If approved by a majority of voters, the measure would expand opportunities for state legislators to serve a longer duration in the Senate and House. Current term limits restrict lawmakers to no more than three, two-year House terms and two, four-year Senate terms—for a total maximum of 14 years serving as an elected state lawmaker.
The amendment would reduce that total to 12 years, but allow lawmakers to serve up to six, two-year House terms; three, four-year Senate terms—or a combination. A broad base of supporters think the changes would allow lawmakers to focus more on building governance experience rather than running reelection campaigns or finding a new job.
The amendment would also require additional financial reporting requirements for elected leaders—including details about all sources of income (and promised income) for state lawmakers, the governor, the secretary of state and the attorney general.
What about everything else?
Several voter-initiated ballot initiatives failed to collect enough signatures to make the ballot this November, including most recently a proposal to limit interest rates on payday loans.
But the organizers behind at least one petition drive have vowed to still submit signatures to the State Legislature this year. Because of a rare loophole in the state Constitution, Republicans could effectively force the changes into law by a simple majority vote, with no risk of being vetoed by the governor.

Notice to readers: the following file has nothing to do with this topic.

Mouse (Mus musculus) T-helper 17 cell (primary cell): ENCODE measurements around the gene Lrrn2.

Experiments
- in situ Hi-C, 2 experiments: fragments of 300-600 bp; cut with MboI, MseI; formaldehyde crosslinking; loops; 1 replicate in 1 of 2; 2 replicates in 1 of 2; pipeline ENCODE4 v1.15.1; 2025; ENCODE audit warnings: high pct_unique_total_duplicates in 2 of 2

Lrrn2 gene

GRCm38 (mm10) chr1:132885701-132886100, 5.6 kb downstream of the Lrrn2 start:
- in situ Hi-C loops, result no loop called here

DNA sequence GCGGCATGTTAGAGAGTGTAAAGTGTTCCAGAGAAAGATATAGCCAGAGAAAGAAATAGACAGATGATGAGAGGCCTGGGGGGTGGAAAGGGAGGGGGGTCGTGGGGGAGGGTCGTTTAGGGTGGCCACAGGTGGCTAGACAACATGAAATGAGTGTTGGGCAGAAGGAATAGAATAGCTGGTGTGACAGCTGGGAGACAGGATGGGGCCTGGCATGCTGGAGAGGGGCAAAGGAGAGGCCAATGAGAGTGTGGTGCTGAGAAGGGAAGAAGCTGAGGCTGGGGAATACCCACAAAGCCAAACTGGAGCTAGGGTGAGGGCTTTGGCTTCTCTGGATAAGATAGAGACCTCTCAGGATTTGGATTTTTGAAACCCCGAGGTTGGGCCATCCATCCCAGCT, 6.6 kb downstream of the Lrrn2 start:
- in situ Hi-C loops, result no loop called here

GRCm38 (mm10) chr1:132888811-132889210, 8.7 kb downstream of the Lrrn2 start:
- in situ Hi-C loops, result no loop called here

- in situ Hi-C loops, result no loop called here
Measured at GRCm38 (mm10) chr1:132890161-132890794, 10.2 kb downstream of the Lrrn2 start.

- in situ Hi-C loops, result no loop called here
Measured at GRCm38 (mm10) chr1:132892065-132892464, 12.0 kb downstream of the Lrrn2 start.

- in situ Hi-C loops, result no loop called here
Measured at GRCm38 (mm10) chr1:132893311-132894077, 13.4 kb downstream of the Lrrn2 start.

Let MI Kids Learn
This Betsy DeVos-funded petition effectively seeks to divert millions of taxpayer dollars away from public schools and instead direct them into private and charter schools using an indirect funding mechanism referred to as “scholarship granting organizations.”
The Michigan Constitution currently prohibits the use of public funds in private schools, including in the form of tax benefits or tax credits. This initiative would amend state law to allow for wealthy donors like DeVos to donate funds to support private schools in exchange for sweeping tax breaks for the full size of each donation.
The plan could hit taxpayers hard, costing Michigan $500 million in 2022 and more than $1 billion annually by year five, according to a recent Senate Fiscal Agency analysis.
Nearly 1 million school children could qualify for the program, but the effort would disproportionately benefit private school students, who could get up to 90% of the state’s minimum base for per-pupil funding—$9,150 for the 2022-2023 school year. In contrast, public school students would get only a maximum of $500 per year, or $1,100 if they have a disability.
The petition drive missed the June 1 deadline to submit signatures to allow it to appear on the November ballot. Paid signature gatherers involved in the drive have also been accused of misleading voters about what the initiative is about—but it could still become law.
Organizers of the effort have said that they plan to exploit a quirk in the state constitution that allows them to present their initiative to the Republican-led legislature later this year, which could then implement the sweeping policy changes without Gov. Gretchen Whitmer’s approval. The governor would also be unable to veto the proposal.